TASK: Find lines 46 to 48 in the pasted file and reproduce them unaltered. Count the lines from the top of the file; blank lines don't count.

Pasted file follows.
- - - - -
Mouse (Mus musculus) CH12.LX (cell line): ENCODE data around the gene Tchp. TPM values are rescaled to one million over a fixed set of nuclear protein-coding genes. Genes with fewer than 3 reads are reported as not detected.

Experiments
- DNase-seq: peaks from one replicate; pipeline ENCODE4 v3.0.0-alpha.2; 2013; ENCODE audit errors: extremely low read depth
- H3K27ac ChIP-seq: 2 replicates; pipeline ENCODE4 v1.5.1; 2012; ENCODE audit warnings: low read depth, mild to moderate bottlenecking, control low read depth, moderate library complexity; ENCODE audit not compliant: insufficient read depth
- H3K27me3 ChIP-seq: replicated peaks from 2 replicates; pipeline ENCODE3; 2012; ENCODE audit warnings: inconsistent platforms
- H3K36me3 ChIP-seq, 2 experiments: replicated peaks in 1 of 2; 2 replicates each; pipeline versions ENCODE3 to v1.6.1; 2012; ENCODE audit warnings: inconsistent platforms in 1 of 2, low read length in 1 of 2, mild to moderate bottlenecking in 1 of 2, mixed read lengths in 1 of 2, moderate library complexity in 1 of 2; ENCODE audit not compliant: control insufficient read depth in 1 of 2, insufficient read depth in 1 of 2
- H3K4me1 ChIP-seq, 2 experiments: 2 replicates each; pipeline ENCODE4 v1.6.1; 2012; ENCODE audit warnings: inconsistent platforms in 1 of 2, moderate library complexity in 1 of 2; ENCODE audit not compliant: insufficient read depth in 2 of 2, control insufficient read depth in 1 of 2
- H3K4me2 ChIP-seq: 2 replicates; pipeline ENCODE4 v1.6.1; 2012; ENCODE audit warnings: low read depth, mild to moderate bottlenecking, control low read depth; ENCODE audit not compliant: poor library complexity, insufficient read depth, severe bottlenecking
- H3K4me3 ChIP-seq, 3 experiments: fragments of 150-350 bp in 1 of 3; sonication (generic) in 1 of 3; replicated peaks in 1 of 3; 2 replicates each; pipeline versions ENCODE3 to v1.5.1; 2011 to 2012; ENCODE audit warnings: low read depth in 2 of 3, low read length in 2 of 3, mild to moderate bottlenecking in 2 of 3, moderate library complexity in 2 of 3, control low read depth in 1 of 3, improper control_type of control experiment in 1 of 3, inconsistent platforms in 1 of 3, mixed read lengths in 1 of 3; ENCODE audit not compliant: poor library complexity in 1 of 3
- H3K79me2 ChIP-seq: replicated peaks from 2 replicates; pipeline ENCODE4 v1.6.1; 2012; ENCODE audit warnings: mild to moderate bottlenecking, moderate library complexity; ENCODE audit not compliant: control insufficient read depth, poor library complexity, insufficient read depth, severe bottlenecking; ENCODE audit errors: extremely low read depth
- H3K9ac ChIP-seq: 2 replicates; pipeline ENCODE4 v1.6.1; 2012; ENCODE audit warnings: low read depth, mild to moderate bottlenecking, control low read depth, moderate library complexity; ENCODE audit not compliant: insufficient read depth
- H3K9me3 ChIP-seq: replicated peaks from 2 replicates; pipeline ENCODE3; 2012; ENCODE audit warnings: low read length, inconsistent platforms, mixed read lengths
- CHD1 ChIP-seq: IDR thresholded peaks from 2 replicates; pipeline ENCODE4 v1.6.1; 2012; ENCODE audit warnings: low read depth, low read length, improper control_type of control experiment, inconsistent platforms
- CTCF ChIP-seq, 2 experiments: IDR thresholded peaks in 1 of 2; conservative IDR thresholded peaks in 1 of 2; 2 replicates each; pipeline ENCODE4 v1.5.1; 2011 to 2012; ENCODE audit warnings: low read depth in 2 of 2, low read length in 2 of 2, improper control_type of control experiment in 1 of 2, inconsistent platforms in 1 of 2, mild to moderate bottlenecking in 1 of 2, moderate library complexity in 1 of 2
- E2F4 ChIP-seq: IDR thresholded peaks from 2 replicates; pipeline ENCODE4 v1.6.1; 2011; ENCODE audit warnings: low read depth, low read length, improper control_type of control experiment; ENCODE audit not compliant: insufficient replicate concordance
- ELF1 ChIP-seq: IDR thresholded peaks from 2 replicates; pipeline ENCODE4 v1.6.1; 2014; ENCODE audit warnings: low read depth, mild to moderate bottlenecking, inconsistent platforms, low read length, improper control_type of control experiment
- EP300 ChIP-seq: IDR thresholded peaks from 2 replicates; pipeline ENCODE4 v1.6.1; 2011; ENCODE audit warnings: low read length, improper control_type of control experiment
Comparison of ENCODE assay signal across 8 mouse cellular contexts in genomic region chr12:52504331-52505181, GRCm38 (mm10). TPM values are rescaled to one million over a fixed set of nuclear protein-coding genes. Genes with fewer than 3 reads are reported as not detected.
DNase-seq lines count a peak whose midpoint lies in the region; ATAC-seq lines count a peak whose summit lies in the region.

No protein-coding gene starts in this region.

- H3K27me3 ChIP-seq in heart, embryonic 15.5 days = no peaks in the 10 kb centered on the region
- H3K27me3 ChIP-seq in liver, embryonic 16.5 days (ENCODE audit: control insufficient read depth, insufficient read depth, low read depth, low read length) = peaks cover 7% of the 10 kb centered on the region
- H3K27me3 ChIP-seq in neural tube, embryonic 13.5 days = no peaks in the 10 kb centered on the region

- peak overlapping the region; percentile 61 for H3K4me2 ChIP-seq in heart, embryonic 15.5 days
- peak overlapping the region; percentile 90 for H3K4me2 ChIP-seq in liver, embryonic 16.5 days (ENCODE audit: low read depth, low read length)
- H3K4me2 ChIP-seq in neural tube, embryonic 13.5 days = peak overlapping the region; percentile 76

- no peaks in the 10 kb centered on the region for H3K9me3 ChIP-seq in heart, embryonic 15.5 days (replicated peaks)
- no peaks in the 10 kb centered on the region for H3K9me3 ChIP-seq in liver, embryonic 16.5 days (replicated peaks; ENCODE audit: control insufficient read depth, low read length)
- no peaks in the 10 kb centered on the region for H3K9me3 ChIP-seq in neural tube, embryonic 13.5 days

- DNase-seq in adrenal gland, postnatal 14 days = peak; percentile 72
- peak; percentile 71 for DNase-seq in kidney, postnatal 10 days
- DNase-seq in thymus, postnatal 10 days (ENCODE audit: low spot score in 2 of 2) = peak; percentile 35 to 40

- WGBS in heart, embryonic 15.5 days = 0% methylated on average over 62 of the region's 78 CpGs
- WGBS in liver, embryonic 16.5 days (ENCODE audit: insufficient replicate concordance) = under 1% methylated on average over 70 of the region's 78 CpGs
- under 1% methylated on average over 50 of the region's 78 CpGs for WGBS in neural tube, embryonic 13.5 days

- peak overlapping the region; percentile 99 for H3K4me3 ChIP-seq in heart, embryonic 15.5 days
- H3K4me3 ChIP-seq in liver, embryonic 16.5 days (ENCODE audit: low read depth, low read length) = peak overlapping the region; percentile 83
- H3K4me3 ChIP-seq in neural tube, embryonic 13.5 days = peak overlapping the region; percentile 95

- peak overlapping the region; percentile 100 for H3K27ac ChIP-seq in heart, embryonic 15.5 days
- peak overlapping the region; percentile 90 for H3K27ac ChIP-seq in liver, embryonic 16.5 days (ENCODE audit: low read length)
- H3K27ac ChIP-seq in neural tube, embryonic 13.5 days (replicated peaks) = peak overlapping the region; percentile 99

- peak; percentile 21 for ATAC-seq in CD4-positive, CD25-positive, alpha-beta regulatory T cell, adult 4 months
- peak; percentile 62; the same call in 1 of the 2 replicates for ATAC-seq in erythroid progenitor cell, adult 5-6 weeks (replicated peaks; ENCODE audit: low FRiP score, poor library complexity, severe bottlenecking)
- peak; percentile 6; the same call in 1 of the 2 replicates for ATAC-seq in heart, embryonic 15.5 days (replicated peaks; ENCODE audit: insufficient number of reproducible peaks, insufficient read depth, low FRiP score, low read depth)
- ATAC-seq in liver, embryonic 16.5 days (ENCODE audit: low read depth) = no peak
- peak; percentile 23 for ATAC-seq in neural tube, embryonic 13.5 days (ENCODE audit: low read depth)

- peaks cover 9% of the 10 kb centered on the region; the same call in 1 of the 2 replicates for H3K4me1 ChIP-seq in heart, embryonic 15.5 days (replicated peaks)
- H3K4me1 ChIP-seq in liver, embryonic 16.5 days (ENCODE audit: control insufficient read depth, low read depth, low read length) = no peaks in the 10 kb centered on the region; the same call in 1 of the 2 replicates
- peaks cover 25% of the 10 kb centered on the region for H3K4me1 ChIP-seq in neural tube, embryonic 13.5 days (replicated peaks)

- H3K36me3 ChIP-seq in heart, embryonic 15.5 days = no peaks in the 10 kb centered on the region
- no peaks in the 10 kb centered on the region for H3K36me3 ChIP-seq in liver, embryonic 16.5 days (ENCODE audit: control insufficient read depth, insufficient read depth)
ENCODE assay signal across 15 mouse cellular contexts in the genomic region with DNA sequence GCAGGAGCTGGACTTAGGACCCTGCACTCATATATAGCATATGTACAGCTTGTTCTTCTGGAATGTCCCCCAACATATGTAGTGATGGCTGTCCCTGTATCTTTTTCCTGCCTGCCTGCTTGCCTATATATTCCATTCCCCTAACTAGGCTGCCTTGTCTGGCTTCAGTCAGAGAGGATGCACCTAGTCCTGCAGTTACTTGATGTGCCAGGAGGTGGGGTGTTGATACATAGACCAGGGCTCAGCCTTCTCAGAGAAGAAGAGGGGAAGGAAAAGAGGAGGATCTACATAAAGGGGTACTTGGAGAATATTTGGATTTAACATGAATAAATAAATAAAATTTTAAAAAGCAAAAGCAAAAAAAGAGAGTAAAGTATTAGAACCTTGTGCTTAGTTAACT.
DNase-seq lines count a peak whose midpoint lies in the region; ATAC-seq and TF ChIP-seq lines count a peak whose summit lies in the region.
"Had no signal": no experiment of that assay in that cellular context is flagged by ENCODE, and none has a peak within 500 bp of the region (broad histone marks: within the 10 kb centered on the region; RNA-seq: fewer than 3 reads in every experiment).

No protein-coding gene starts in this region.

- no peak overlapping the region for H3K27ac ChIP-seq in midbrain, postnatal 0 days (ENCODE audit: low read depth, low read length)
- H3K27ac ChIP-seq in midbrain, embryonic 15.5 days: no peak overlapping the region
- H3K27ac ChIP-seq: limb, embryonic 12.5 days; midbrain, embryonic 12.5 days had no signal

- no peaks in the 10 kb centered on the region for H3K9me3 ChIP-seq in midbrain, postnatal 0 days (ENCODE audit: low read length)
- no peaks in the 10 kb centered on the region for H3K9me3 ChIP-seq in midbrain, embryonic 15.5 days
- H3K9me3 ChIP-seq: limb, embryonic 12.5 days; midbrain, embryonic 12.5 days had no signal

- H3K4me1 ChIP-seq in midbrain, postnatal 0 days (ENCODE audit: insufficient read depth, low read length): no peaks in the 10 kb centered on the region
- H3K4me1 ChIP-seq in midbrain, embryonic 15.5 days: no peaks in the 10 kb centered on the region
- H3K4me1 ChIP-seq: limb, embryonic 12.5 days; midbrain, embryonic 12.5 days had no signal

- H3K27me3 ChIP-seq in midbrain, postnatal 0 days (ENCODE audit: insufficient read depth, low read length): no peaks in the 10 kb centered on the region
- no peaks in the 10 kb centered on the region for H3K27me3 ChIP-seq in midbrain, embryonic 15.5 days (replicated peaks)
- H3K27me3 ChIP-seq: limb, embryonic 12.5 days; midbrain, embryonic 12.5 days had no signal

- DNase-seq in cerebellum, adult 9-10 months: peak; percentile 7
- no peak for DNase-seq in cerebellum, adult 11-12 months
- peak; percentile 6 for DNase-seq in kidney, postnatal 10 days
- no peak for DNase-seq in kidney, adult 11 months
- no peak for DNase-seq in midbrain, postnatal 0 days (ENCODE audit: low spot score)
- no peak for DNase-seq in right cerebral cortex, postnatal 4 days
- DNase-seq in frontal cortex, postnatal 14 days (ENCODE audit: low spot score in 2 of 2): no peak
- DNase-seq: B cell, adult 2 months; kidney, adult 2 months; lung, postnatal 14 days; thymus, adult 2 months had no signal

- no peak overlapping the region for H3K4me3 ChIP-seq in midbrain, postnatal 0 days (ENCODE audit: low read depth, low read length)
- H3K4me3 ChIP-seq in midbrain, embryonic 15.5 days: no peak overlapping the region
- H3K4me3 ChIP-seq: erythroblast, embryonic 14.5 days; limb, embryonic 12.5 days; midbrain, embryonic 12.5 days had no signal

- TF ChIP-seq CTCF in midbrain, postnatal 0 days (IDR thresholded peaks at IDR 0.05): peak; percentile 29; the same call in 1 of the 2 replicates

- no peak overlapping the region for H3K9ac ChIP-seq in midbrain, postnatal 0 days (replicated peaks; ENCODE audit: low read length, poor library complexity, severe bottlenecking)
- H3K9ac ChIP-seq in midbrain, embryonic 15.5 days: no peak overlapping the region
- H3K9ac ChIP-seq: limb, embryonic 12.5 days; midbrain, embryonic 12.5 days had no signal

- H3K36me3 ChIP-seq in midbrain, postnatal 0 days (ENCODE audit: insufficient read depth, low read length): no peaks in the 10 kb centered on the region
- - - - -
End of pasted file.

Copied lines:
- peak; percentile 23 for ATAC-seq in neural tube, embryonic 13.5 days (ENCODE audit: low read depth)

- peaks cover 9% of the 10 kb centered on the region; the same call in 1 of the 2 replicates for H3K4me1 ChIP-seq in heart, embryonic 15.5 days (replicated peaks)
- H3K4me1 ChIP-seq in liver, embryonic 16.5 days (ENCODE audit: control insufficient read depth, low read depth, low read length) = no peaks in the 10 kb centered on the region; the same call in 1 of the 2 replicates